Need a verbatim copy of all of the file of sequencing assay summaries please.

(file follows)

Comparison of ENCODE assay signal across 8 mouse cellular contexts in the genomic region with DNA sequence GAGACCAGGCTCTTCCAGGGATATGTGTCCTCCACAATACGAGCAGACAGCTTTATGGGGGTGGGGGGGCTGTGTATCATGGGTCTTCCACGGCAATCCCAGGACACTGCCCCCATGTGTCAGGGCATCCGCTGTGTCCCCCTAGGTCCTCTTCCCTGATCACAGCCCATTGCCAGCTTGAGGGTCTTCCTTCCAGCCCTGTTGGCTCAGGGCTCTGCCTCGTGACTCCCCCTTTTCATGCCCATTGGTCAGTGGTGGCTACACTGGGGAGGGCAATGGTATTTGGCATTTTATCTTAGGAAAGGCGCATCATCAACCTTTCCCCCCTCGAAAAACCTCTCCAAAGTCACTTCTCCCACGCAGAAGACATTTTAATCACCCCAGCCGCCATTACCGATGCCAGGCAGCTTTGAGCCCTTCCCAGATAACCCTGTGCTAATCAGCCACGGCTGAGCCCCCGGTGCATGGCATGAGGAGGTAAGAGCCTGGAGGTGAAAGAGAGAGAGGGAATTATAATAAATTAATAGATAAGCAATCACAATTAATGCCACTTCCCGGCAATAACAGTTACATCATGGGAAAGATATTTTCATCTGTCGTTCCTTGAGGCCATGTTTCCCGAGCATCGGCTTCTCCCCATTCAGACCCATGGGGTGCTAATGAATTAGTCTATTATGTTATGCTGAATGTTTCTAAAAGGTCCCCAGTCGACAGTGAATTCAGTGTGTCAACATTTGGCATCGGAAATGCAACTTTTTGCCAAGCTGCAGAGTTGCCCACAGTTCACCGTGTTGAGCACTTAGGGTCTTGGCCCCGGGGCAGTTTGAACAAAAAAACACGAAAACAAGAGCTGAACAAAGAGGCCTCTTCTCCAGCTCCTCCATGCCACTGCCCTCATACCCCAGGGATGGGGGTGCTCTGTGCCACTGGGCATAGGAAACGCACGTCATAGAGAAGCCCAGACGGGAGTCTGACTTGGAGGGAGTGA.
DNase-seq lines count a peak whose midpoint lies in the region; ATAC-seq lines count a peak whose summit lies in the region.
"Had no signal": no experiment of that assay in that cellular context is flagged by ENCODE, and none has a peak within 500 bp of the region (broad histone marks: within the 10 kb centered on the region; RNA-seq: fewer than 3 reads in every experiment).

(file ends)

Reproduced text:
Comparison of ENCODE assay signal across 8 mouse cellular contexts in the genomic region with DNA sequence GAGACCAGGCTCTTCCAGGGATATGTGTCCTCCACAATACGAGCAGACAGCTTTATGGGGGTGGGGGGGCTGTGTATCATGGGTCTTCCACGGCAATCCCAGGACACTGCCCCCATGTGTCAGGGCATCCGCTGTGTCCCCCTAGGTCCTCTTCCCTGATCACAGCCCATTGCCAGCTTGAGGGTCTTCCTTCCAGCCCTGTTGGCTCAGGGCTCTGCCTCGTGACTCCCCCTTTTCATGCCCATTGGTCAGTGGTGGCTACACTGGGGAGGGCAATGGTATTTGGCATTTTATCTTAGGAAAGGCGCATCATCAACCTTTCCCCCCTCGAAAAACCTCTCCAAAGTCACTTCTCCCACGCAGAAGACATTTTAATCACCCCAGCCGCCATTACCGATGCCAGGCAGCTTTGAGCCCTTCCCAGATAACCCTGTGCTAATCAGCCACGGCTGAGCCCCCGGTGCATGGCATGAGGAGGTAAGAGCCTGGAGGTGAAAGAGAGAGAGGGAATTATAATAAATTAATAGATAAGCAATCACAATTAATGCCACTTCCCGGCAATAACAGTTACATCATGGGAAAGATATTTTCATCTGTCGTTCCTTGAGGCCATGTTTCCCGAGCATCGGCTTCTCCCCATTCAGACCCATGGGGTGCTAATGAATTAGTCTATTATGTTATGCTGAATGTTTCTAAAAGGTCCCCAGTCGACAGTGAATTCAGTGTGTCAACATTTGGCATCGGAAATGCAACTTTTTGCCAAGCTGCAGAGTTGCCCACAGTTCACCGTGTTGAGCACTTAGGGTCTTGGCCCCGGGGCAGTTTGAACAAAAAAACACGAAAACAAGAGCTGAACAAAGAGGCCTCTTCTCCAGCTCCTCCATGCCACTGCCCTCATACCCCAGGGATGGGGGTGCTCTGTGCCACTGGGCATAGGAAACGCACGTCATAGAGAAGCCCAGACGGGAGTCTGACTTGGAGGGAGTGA.
DNase-seq lines count a peak whose midpoint lies in the region; ATAC-seq lines count a peak whose summit lies in the region.
"Had no signal": no experiment of that assay in that cellular context is flagged by ENCODE, and none has a peak within 500 bp of the region (broad histone marks: within the 10 kb centered on the region; RNA-seq: fewer than 3 reads in every experiment).